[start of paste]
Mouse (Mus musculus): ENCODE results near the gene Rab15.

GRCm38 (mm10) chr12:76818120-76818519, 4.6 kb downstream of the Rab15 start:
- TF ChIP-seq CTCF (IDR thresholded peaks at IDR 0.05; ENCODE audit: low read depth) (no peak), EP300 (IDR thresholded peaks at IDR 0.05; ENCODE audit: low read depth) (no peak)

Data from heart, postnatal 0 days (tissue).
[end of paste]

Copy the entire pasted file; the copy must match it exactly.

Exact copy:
Mouse (Mus musculus): ENCODE results near the gene Rab15.

GRCm38 (mm10) chr12:76818120-76818519, 4.6 kb downstream of the Rab15 start:
- TF ChIP-seq CTCF (IDR thresholded peaks at IDR 0.05; ENCODE audit: low read depth) (no peak), EP300 (IDR thresholded peaks at IDR 0.05; ENCODE audit: low read depth) (no peak)

Data from heart, postnatal 0 days (tissue).